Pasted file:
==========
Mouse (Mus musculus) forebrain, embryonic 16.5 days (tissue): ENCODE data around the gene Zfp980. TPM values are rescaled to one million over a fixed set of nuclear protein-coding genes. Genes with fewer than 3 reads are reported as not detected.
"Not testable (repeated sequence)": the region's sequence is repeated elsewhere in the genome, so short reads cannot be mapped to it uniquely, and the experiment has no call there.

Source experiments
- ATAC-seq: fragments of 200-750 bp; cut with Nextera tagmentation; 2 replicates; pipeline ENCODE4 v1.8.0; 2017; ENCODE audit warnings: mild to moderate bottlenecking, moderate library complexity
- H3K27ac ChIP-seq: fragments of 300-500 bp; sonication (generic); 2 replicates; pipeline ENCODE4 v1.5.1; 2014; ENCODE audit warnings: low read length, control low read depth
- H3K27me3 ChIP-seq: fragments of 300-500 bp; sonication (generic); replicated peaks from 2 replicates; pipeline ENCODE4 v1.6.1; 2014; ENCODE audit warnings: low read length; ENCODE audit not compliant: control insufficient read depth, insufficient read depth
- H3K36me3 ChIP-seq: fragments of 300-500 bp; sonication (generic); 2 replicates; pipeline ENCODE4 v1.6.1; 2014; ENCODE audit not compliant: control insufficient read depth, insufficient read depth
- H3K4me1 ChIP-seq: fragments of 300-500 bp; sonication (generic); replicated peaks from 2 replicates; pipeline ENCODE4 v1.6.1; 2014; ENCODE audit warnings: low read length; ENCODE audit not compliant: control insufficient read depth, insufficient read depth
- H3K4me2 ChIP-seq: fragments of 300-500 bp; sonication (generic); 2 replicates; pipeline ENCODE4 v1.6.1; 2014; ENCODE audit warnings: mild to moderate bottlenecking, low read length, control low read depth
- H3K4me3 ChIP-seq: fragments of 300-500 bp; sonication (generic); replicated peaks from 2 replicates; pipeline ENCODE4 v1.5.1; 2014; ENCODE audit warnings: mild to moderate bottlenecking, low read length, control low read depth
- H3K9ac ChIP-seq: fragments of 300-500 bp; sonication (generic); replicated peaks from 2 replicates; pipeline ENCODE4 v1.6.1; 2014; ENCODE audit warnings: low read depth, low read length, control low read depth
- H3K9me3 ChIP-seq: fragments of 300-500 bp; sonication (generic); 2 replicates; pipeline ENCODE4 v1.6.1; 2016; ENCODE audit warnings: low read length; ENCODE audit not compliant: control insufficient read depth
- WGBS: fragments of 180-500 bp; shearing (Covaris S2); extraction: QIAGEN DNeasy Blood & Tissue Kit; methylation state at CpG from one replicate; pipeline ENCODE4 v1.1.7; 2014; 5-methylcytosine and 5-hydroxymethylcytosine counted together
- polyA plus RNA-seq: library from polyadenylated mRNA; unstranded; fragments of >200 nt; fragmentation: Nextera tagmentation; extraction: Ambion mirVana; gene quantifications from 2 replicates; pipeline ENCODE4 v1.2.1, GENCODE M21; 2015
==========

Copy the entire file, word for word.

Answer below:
Mouse (Mus musculus) forebrain, embryonic 16.5 days (tissue): ENCODE data around the gene Zfp980. TPM values are rescaled to one million over a fixed set of nuclear protein-coding genes. Genes with fewer than 3 reads are reported as not detected.
"Not testable (repeated sequence)": the region's sequence is repeated elsewhere in the genome, so short reads cannot be mapped to it uniquely, and the experiment has no call there.

Source experiments
- ATAC-seq: fragments of 200-750 bp; cut with Nextera tagmentation; 2 replicates; pipeline ENCODE4 v1.8.0; 2017; ENCODE audit warnings: mild to moderate bottlenecking, moderate library complexity
- H3K27ac ChIP-seq: fragments of 300-500 bp; sonication (generic); 2 replicates; pipeline ENCODE4 v1.5.1; 2014; ENCODE audit warnings: low read length, control low read depth
- H3K27me3 ChIP-seq: fragments of 300-500 bp; sonication (generic); replicated peaks from 2 replicates; pipeline ENCODE4 v1.6.1; 2014; ENCODE audit warnings: low read length; ENCODE audit not compliant: control insufficient read depth, insufficient read depth
- H3K36me3 ChIP-seq: fragments of 300-500 bp; sonication (generic); 2 replicates; pipeline ENCODE4 v1.6.1; 2014; ENCODE audit not compliant: control insufficient read depth, insufficient read depth
- H3K4me1 ChIP-seq: fragments of 300-500 bp; sonication (generic); replicated peaks from 2 replicates; pipeline ENCODE4 v1.6.1; 2014; ENCODE audit warnings: low read length; ENCODE audit not compliant: control insufficient read depth, insufficient read depth
- H3K4me2 ChIP-seq: fragments of 300-500 bp; sonication (generic); 2 replicates; pipeline ENCODE4 v1.6.1; 2014; ENCODE audit warnings: mild to moderate bottlenecking, low read length, control low read depth
- H3K4me3 ChIP-seq: fragments of 300-500 bp; sonication (generic); replicated peaks from 2 replicates; pipeline ENCODE4 v1.5.1; 2014; ENCODE audit warnings: mild to moderate bottlenecking, low read length, control low read depth
- H3K9ac ChIP-seq: fragments of 300-500 bp; sonication (generic); replicated peaks from 2 replicates; pipeline ENCODE4 v1.6.1; 2014; ENCODE audit warnings: low read depth, low read length, control low read depth
- H3K9me3 ChIP-seq: fragments of 300-500 bp; sonication (generic); 2 replicates; pipeline ENCODE4 v1.6.1; 2016; ENCODE audit warnings: low read length; ENCODE audit not compliant: control insufficient read depth
- WGBS: fragments of 180-500 bp; shearing (Covaris S2); extraction: QIAGEN DNeasy Blood & Tissue Kit; methylation state at CpG from one replicate; pipeline ENCODE4 v1.1.7; 2014; 5-methylcytosine and 5-hydroxymethylcytosine counted together
- polyA plus RNA-seq: library from polyadenylated mRNA; unstranded; fragments of >200 nt; fragmentation: Nextera tagmentation; extraction: Ambion mirVana; gene quantifications from 2 replicates; pipeline ENCODE4 v1.2.1, GENCODE M21; 2015